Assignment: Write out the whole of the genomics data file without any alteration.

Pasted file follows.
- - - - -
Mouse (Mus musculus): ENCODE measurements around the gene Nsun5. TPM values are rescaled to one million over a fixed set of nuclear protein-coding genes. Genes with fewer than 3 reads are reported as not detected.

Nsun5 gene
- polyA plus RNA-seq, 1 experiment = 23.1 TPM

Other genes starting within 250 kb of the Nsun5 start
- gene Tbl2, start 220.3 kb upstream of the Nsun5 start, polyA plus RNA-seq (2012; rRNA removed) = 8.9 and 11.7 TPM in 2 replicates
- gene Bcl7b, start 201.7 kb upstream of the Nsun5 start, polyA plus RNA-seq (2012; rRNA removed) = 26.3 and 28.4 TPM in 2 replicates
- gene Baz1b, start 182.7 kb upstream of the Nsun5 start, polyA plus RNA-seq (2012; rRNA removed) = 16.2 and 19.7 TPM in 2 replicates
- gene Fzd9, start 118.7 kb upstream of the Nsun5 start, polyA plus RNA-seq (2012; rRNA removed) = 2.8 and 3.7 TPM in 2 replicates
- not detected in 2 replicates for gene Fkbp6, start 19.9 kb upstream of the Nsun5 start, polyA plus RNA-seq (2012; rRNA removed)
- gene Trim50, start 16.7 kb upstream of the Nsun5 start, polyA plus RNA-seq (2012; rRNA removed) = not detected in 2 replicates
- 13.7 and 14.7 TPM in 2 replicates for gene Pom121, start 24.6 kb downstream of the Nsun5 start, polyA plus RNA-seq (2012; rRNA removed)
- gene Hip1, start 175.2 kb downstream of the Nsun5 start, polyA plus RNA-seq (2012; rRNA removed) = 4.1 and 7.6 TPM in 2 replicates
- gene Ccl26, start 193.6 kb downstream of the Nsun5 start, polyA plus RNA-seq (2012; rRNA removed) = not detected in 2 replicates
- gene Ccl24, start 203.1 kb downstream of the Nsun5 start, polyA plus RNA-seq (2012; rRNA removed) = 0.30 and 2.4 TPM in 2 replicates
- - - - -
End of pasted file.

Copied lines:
Mouse (Mus musculus): ENCODE measurements around the gene Nsun5. TPM values are rescaled to one million over a fixed set of nuclear protein-coding genes. Genes with fewer than 3 reads are reported as not detected.

Nsun5 gene
- polyA plus RNA-seq, 1 experiment = 23.1 TPM

Other genes starting within 250 kb of the Nsun5 start
- gene Tbl2, start 220.3 kb upstream of the Nsun5 start, polyA plus RNA-seq (2012; rRNA removed) = 8.9 and 11.7 TPM in 2 replicates
- gene Bcl7b, start 201.7 kb upstream of the Nsun5 start, polyA plus RNA-seq (2012; rRNA removed) = 26.3 and 28.4 TPM in 2 replicates
- gene Baz1b, start 182.7 kb upstream of the Nsun5 start, polyA plus RNA-seq (2012; rRNA removed) = 16.2 and 19.7 TPM in 2 replicates
- gene Fzd9, start 118.7 kb upstream of the Nsun5 start, polyA plus RNA-seq (2012; rRNA removed) = 2.8 and 3.7 TPM in 2 replicates
- not detected in 2 replicates for gene Fkbp6, start 19.9 kb upstream of the Nsun5 start, polyA plus RNA-seq (2012; rRNA removed)
- gene Trim50, start 16.7 kb upstream of the Nsun5 start, polyA plus RNA-seq (2012; rRNA removed) = not detected in 2 replicates
- 13.7 and 14.7 TPM in 2 replicates for gene Pom121, start 24.6 kb downstream of the Nsun5 start, polyA plus RNA-seq (2012; rRNA removed)
- gene Hip1, start 175.2 kb downstream of the Nsun5 start, polyA plus RNA-seq (2012; rRNA removed) = 4.1 and 7.6 TPM in 2 replicates
- gene Ccl26, start 193.6 kb downstream of the Nsun5 start, polyA plus RNA-seq (2012; rRNA removed) = not detected in 2 replicates
- gene Ccl24, start 203.1 kb downstream of the Nsun5 start, polyA plus RNA-seq (2012; rRNA removed) = 0.30 and 2.4 TPM in 2 replicates